I don't want to use that yet, but I want to point it out to you. They were washing their nets. It was over for the night. The reason I'm going to move past that is because I need to show you verse 3. "He got into one of the boats, the one belonging to Simon…" Peter is going to preach on the day of Pentecost, but he's still Simon at this moment. Peter is going to give his life for the gospel of Jesus Christ. History tells us he died as a martyr. He's going to write two epistles, 1 and 2 Peter. Appropriately titled, don't you think? Not 1 and 2 Simon…1 and 2 Peter. That's the potential of who he can be. Cephas in the Hebrew. Petros in the Greek. Rock. Little rock, not big rock. That's Jesus. "On this rock I will build my church". Big rock. Little rock: Peter. Peter is the pebble skipping across the Sea of Galilee to create a ripple effect of the gospel that would carry to us today. But he's not even Peter the pebble yet. He's still Simon.
I have to make a confession to y'all. I'm still Steven. I know I need to be Pastor for at least about 25 more minutes. And I'm not a hypocrite. I don't go home and kick the dog. I've already told you I don't have a dog. I'm not getting one. (She said, "Yet". False prophet on the front row. Security!) Y'all, he got in and then asked him to put out a little from shore. Isn't that the opposite order? Look at verse 3. You need to see this. He got into Peter's boat and then asked him if he could use it. I'm thinking protocol is the other way around. Do you see what I'm saying? Go get into a car after church, and then ask the person if it's all right if you drive it, and see how it works out. My mind says it must already be his. When Graham came in to see me today and said, "Oh, I like your jacket," I said, "I like your slides". I said, "But those look like mine". He said, "No, I got them from Elijah". I said, "Turn it over". It was mine. He said, "That's crazy. When I asked Elijah if I could borrow it, he said, 'Get your own drip,' but he actually got it out of your closet".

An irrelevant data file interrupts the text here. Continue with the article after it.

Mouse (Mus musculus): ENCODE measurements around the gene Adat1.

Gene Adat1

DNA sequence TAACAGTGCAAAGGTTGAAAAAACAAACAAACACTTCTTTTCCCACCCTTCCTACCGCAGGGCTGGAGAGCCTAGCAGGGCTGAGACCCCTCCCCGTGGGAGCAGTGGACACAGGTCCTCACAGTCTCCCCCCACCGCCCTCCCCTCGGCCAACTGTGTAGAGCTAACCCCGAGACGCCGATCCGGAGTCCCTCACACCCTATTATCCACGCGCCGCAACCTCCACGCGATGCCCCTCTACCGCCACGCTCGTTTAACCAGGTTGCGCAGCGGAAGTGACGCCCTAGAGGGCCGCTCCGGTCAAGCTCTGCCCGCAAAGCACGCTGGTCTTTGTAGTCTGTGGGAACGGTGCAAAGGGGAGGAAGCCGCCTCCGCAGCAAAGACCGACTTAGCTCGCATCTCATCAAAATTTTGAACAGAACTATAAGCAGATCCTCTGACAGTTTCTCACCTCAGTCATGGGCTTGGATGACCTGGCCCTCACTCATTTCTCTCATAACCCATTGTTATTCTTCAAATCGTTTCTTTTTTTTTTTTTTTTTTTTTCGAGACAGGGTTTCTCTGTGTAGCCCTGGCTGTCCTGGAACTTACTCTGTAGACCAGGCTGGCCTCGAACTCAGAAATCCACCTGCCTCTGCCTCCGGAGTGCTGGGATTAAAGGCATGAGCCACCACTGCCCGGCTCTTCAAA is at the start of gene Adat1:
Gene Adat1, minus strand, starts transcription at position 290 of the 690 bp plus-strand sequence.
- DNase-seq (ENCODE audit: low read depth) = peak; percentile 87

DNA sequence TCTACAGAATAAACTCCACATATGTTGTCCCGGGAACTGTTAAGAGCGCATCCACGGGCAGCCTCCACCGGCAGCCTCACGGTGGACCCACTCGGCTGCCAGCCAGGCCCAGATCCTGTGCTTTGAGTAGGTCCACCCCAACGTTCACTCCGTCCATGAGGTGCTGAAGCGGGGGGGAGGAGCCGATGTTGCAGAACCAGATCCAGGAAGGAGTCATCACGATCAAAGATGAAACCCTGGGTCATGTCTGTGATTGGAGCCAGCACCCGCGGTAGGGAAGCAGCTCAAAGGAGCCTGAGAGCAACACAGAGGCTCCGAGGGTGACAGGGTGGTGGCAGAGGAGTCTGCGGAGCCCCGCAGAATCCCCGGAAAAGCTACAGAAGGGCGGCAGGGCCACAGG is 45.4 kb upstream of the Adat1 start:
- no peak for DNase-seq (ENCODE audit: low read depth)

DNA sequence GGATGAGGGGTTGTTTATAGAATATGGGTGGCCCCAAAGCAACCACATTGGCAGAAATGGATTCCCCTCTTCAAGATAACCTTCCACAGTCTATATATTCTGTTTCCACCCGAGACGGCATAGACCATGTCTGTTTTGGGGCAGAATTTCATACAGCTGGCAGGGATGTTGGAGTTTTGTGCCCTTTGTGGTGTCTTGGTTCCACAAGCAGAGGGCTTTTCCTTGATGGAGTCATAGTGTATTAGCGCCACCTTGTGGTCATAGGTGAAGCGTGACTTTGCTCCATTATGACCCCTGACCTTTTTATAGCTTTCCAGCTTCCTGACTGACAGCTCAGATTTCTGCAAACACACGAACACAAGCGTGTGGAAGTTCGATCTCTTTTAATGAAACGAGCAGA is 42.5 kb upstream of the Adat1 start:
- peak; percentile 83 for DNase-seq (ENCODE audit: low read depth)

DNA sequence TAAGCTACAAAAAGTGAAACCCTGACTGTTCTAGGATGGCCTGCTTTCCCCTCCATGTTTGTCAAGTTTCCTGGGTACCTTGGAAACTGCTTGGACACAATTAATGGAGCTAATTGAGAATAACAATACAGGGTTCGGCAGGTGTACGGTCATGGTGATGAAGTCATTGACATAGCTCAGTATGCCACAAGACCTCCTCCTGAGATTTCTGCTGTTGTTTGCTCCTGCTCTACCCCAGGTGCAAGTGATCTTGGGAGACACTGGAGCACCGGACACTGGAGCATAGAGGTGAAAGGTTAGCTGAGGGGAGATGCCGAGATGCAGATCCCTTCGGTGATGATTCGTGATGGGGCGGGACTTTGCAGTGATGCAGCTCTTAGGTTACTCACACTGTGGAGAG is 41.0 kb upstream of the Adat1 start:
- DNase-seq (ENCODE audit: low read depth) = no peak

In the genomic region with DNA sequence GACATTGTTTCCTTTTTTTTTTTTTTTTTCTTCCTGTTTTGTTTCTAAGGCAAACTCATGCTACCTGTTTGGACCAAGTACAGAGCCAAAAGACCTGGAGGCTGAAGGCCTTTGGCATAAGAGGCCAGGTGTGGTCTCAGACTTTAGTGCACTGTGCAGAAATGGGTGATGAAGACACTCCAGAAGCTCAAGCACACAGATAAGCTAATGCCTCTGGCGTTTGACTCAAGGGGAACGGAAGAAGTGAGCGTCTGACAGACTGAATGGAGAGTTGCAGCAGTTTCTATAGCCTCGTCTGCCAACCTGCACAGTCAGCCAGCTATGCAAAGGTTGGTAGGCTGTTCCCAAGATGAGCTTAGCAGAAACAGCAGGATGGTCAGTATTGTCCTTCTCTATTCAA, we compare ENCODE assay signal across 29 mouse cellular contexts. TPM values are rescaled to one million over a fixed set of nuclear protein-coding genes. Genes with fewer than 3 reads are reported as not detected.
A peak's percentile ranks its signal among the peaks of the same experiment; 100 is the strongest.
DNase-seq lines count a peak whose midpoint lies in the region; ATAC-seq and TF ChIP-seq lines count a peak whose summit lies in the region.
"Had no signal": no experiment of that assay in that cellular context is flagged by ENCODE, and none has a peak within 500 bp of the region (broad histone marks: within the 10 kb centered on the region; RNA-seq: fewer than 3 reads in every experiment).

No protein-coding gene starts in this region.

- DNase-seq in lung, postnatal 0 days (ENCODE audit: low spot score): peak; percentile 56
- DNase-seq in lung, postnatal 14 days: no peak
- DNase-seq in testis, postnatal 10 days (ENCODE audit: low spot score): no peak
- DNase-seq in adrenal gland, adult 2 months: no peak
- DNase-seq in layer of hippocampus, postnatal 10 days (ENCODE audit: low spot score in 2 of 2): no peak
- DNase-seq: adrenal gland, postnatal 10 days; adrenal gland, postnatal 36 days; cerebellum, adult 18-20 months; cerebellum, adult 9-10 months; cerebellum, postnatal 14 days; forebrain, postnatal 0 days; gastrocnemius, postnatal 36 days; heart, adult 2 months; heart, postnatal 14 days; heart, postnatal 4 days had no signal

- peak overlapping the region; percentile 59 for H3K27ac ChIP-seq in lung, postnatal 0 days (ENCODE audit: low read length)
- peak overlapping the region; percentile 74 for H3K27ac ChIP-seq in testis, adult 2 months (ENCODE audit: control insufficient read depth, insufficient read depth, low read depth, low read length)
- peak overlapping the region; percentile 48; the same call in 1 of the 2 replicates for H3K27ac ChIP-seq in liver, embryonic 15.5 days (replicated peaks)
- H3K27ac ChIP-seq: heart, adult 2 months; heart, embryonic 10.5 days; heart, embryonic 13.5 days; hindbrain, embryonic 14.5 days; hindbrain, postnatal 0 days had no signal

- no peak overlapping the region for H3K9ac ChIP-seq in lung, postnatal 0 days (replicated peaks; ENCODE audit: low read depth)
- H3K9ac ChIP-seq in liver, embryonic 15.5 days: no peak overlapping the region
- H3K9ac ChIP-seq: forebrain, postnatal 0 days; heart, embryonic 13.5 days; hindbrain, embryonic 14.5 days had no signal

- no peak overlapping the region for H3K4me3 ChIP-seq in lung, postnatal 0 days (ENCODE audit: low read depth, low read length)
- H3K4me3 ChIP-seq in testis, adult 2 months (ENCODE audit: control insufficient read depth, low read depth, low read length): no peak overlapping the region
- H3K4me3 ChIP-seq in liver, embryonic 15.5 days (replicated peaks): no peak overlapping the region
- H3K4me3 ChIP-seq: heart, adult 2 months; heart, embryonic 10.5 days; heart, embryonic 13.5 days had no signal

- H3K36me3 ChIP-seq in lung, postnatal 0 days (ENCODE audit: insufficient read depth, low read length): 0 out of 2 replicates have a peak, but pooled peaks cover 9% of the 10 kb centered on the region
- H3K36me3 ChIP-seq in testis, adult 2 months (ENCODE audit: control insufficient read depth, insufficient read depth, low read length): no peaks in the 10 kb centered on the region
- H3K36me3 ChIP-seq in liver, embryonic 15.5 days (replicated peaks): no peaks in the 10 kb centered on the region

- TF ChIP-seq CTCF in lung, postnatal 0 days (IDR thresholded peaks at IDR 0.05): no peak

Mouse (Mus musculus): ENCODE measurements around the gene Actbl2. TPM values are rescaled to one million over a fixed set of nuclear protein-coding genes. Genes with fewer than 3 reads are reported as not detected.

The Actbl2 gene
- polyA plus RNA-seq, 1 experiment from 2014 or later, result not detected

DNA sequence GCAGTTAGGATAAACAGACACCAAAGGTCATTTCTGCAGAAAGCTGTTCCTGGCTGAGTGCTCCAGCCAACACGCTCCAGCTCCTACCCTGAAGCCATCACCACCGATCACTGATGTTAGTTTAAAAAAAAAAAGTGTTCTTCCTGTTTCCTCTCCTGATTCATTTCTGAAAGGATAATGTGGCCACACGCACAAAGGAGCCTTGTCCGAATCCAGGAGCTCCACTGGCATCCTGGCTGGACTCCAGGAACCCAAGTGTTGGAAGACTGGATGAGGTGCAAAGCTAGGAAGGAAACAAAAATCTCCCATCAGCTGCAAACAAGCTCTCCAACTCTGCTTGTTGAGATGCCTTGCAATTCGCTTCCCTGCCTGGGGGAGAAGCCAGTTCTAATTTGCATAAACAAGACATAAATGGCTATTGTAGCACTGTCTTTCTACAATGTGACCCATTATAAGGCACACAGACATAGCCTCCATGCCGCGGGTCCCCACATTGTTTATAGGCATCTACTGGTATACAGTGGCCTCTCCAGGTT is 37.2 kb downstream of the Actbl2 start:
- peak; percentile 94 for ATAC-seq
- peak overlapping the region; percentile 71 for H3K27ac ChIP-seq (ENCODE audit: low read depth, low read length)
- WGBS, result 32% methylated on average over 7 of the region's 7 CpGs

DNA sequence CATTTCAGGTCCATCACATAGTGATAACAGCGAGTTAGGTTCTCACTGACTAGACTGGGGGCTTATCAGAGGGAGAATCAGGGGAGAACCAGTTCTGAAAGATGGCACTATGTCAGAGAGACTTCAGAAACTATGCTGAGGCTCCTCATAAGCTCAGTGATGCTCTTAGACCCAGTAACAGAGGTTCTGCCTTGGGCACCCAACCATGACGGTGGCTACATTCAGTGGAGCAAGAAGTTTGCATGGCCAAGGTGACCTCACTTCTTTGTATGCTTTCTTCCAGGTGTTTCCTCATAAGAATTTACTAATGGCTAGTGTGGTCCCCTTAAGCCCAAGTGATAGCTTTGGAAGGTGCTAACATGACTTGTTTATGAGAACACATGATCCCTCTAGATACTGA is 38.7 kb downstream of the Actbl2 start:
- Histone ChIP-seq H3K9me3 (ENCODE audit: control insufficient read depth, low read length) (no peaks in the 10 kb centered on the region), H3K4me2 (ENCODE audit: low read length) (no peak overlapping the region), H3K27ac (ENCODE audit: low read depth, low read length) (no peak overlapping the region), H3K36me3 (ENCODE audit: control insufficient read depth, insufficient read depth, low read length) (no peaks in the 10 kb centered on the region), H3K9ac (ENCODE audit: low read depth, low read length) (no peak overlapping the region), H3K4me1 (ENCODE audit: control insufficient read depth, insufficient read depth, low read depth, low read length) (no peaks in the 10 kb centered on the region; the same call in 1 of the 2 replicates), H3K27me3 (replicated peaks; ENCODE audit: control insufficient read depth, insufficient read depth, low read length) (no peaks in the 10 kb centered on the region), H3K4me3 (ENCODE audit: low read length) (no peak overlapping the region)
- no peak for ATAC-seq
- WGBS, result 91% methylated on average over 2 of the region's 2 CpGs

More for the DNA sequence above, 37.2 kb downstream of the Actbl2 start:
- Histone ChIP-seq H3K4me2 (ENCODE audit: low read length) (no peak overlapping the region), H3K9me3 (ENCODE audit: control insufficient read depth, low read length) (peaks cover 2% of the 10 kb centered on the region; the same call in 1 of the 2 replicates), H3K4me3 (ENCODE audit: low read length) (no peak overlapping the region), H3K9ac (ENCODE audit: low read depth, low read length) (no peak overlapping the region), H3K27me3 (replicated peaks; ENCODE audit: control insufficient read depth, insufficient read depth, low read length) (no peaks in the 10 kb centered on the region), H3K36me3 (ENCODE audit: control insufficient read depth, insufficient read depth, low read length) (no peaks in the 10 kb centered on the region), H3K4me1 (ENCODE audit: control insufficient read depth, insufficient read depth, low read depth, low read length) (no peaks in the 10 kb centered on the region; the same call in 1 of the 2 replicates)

Here's the point I'm trying to say: your boat is borrowed. Any drip you have, any intelligence you have…in fact, every breath you have… That's why we praise him: because the breath is borrowed. If you've ever been in the hospital, you get a new appreciation. The breath is borrowed. So now let everything that has breath give it back. "It's your boat, God". I'm going to give you 21 seconds to give it back. Some people didn't see 2021, but look at you, you survivor! You're a survivor. "It was shaky, but I made it! It was wavy, but I made it! It was windy, but he picked me up"! If you can't shout, at least nod. Just nod like this. Nod up. Nod down. Nod all around. Shake it back and forth. "No, Devil, you can't have it". Shake your head like this. "You can't have my kids! You can't have my house! You can't have my peace! You can't have my brain, Devil! It's God's boat". Nod if I'm talking to you. You don't even have to let anybody know what you're nodding about. Just nod at your neighbor. Say, "Yeah, he did it. He got in my boat, and I'm still Simon".
I think the challenge is… How can you believe you have the potential to be Peter when you act so much like Simon? The inner Simon. Let me show you another Scripture. Just say, "I'm still Simon". You're either Simon or you're lying. One connotation of Simon is it's like a reed. It means he hears. It's so funny, because Simon's name means he listens, but he's in trouble only when he's talking. "We fished all night and caught nothing". Shut up, Simon. Maybe that's what I'll call the message: "Shut up, Simon". Sometimes I need my Simon on the inside, the one who's always saying, "Oh, you're so stupid, and you're so weak. Look at you. You're so dumb, and everything is so horrible…" "Let's just play the quiet game. All right, Simon. Let's find a game on your iPad. You shut up, because Peter has a purpose to accomplish". I need to flow right now with God and follow Jesus in this season of my life, and I can't be this little child anymore who's always listening to my screaming, emotional 5-year-old in the back seat, telling me to pull over.